By Peter Toll
Our State Supreme Court’s recent reversal of the “grand bargain” deal concerning PERS costs and benefits came as little surprise in some circles. Breaking a contract cannot be cavalierly dismissed by legislators and governors.
Despite the well-meaning attempt to fix a vexing problem, the Oregon Supremes said, sorry, no can do. Go back to square one.
This, of course, prompted major headlines and “in-depth” (read re-hash) reporting on how teachers are overpaid (hardly), and most major school districts—including several in Clackamas County—will face big budget problems in the next biennium. Continue reading
While our website tends to focus on Clackamas County (like no other), we cannot ignore the big picture. Our legislature produces policy concerning the whole state and that includes us.
To that end, we are pleased to present a very well done report citing the need for a major reform to undo the woes imposed upon us by the anti-taxers. “You get what you pay for” is an old axiom which certainly applies now.
In this case, Oregonians are getting what they’re paying for, and it is clearly not enough. Reform is needed.
Our legislature tends to be timid when major reform is afoot, and this situation is no different. Perhaps after we review the facts, some things can be turned around and improved.
By Peter Toll
Many people are gearing up for the regular Oregon legislative session next week. Hundreds of lobbyists are meeting with their clients to put schemes and dreams into law or to protect their positions. Bureaucrats are mulling whether to ignore or cater to the biennial barrage from legislators, the only chance elected officials get to shake a fist at them. Salem is gearing up.
But what about the regular folks? Those in the dwindling middle class in Milwaukie or Sandy, Molalla or Oregon City? What about the one-in-five Oregon children living in poverty? Or the motorist forced to endure the constantly deteriorating roads and highways, the bridges of our county and state? The list goes on and on. Who will represent these people in the fighting and clawing, biting and scratching for new laws? Continue reading
By Peter Toll
State Senate Chamber
Oregonians have made it clear state-wide that they live here or moved here because of our natural beauty, which is enhanced by equally clean air and water, some of the best in the U.S.
People say they are willing, in the same independent Oregon Values survey, to spend money to enhance those qualities that are hallmarks in their way of life. But that’s not all.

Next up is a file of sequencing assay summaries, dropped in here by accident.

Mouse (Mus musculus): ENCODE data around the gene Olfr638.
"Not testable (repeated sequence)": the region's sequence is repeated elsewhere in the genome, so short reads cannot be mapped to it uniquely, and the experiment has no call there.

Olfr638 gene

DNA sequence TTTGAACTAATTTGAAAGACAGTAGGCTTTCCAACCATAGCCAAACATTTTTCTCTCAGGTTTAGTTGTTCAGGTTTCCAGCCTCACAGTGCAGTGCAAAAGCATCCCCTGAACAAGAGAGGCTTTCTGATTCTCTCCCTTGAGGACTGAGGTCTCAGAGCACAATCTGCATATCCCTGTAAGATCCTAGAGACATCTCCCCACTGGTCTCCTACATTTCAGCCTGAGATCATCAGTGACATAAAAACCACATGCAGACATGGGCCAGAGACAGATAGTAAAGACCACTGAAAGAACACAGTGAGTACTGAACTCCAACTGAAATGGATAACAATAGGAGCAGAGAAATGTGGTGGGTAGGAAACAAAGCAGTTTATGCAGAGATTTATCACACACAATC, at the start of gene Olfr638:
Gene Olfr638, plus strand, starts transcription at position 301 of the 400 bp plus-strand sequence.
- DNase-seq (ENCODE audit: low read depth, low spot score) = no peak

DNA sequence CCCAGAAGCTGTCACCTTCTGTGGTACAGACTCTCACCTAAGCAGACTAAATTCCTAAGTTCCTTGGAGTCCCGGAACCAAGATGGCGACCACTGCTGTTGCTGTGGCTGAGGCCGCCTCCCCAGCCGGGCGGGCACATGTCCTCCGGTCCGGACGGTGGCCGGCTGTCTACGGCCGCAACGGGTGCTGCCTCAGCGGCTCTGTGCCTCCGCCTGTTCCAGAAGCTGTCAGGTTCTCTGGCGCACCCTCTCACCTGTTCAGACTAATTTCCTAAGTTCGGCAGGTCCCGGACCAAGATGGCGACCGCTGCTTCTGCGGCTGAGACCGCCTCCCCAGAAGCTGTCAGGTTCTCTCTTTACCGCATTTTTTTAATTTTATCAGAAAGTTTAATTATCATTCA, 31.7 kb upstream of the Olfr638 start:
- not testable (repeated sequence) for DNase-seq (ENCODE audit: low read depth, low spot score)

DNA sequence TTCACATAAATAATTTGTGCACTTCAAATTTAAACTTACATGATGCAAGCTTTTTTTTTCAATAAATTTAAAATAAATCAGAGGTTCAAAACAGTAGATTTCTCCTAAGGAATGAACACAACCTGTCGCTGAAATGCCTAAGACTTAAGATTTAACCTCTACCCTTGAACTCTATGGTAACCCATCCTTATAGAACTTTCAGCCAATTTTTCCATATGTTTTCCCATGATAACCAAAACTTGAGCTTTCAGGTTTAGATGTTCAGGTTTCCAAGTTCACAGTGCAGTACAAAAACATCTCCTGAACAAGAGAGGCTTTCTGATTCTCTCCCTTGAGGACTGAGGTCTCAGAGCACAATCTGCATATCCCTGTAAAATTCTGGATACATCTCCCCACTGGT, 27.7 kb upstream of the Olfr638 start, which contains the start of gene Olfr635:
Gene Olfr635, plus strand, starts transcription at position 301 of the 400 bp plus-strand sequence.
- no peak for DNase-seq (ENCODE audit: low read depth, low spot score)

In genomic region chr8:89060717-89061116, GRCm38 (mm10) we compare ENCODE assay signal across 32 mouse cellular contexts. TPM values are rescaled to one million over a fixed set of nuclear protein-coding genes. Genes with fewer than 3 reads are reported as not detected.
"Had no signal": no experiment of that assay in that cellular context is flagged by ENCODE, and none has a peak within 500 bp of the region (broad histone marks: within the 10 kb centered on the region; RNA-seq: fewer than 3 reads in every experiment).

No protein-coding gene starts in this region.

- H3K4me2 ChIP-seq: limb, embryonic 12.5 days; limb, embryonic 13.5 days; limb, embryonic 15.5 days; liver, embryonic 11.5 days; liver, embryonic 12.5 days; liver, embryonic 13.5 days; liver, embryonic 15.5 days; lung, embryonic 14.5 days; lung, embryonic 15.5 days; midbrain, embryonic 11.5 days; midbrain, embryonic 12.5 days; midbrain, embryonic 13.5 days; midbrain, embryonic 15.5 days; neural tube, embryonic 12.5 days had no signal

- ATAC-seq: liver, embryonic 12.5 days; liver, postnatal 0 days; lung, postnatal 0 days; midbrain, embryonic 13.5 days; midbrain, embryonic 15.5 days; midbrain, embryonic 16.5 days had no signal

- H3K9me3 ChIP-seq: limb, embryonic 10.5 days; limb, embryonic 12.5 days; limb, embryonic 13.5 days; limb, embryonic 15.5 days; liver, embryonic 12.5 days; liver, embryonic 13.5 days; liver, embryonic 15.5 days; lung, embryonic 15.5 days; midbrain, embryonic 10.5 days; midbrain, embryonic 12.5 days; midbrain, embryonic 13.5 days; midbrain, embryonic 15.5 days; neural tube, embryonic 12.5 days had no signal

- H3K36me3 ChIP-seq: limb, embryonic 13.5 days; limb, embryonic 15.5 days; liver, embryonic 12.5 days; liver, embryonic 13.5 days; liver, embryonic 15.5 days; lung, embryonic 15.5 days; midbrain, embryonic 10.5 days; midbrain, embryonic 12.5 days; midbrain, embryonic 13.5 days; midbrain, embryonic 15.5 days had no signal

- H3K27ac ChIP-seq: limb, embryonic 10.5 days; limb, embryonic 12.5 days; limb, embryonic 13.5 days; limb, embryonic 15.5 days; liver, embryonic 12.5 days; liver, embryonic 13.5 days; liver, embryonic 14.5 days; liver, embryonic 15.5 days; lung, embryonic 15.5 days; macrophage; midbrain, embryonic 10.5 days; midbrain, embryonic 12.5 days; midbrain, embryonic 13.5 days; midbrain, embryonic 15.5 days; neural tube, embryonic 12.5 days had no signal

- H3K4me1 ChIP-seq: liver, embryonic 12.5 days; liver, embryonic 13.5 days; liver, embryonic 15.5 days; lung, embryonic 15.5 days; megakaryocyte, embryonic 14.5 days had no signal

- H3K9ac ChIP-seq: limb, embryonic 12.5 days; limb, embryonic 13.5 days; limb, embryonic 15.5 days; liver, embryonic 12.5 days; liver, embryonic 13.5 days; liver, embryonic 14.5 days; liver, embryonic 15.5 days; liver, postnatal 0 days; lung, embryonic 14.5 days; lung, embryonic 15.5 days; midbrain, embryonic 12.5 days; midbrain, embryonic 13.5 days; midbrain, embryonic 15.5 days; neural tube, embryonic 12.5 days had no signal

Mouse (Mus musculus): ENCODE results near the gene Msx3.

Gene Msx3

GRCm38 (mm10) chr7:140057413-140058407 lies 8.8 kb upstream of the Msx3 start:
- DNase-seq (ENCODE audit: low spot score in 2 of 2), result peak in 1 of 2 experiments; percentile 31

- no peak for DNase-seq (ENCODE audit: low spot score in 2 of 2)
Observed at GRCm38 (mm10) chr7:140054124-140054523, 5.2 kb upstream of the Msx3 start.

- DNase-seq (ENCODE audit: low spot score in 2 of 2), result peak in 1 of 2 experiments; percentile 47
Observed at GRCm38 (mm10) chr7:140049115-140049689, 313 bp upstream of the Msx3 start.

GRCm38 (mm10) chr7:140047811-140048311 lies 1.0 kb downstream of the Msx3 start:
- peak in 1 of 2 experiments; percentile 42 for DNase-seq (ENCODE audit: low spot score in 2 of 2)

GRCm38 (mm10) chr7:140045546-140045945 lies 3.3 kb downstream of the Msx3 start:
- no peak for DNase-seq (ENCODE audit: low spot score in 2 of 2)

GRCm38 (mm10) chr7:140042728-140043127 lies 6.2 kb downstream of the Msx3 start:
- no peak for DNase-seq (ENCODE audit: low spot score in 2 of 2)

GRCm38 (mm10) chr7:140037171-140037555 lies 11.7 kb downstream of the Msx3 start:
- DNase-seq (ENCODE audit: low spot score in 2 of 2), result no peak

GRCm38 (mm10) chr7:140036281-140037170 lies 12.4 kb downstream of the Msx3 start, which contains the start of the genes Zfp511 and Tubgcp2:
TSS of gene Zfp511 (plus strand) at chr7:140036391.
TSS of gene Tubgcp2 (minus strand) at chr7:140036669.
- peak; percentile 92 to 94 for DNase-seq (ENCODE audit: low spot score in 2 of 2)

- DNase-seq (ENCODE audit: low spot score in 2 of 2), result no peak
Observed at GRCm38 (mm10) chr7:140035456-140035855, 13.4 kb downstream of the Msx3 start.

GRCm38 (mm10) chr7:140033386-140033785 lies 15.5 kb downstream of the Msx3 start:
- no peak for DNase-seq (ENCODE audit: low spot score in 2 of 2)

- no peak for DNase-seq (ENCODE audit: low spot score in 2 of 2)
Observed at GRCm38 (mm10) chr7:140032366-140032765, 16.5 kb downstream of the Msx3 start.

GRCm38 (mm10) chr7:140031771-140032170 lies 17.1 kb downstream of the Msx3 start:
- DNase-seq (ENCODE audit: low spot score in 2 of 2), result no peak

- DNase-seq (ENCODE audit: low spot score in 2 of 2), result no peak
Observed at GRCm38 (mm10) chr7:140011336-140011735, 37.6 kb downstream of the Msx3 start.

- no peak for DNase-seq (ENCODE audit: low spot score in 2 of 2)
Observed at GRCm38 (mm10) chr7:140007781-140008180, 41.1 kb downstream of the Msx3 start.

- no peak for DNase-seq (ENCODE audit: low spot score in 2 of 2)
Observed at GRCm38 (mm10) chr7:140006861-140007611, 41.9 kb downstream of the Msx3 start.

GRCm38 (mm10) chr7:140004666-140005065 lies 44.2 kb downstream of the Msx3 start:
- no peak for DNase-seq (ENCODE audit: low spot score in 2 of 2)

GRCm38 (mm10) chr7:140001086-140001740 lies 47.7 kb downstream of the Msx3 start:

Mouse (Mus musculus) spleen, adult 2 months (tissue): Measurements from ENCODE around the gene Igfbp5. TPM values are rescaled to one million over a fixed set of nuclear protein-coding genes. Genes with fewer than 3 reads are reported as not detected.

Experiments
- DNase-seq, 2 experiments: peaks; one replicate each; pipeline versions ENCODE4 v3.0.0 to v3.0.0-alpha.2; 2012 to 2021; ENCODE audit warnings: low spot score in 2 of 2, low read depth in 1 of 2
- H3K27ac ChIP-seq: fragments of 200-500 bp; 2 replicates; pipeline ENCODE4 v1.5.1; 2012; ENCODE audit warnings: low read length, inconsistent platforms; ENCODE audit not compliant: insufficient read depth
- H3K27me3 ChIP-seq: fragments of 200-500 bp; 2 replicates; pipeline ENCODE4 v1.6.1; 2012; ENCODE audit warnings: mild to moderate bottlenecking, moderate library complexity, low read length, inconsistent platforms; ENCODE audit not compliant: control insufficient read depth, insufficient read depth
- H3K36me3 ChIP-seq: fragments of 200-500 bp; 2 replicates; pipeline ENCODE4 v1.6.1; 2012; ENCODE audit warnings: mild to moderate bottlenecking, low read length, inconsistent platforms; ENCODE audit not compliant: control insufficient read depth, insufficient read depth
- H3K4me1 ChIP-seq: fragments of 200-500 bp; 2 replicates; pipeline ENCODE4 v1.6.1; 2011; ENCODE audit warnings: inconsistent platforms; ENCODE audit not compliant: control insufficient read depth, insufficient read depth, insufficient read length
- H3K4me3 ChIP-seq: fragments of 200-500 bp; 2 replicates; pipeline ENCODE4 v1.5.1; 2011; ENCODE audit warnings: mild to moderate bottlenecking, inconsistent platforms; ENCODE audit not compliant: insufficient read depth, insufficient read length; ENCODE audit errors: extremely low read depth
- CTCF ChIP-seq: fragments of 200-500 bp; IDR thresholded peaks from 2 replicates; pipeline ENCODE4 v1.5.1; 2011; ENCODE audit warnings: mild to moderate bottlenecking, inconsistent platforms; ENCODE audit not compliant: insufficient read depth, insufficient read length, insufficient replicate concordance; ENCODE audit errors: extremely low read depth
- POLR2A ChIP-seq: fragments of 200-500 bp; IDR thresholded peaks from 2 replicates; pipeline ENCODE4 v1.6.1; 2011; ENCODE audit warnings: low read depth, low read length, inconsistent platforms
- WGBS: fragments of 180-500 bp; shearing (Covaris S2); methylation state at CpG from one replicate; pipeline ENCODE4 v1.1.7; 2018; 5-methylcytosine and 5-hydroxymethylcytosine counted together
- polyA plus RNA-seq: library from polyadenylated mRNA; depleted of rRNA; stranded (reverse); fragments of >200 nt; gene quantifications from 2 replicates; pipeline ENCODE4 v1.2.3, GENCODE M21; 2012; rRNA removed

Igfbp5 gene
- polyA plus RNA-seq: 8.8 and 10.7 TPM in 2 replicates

Oregonians are equally concerned about the quality of public education we are providing our children. They don’t like it, and they’re willing to pay more to improve it.
So how does that manifest with our Clackamas County legislators? We’ll look at the senators in this report and the House members in subsequent write-ups. Continue reading
Next time someone grumbles that teachers have control of the Legislature, you can answer: If that was the case, why is class size barred by state law from being a bargainable item when teachers negotiate their contracts? That’s sort of like the mail carrier not being allowed to bargain their delivery load at contract time. Clackamas County’s biggest school district, North Clackamas, is one of the most problematic with up to 31 kindergartners (that’s 5-6 year-olds) in one class. Continue reading
By Peter Toll
How can we make public schools in Clackamas County worse than they are?
Two quick approaches come to mind: (1) Encourage kids in poorer schools to transfer to more affluent ones, and (2) Throw a whole bunch more money at charter schools. Fortunately, Oregon school districts can stop part of this poor public policy in its tracks.
Ever since Oregon’s “Open Enrollment” law passed in 2011, students have been allowed to attend school in another district if that district has announced openings.
Touted as “school choice,” it is straight out of the conservative American Legislative Exchange Council’s (ALEC’s) model legislation (along with vouchers, charter schools, and home schooling). But research shows this destabilizes public education and school finance, and student achievement suffers: students do worse. Continue reading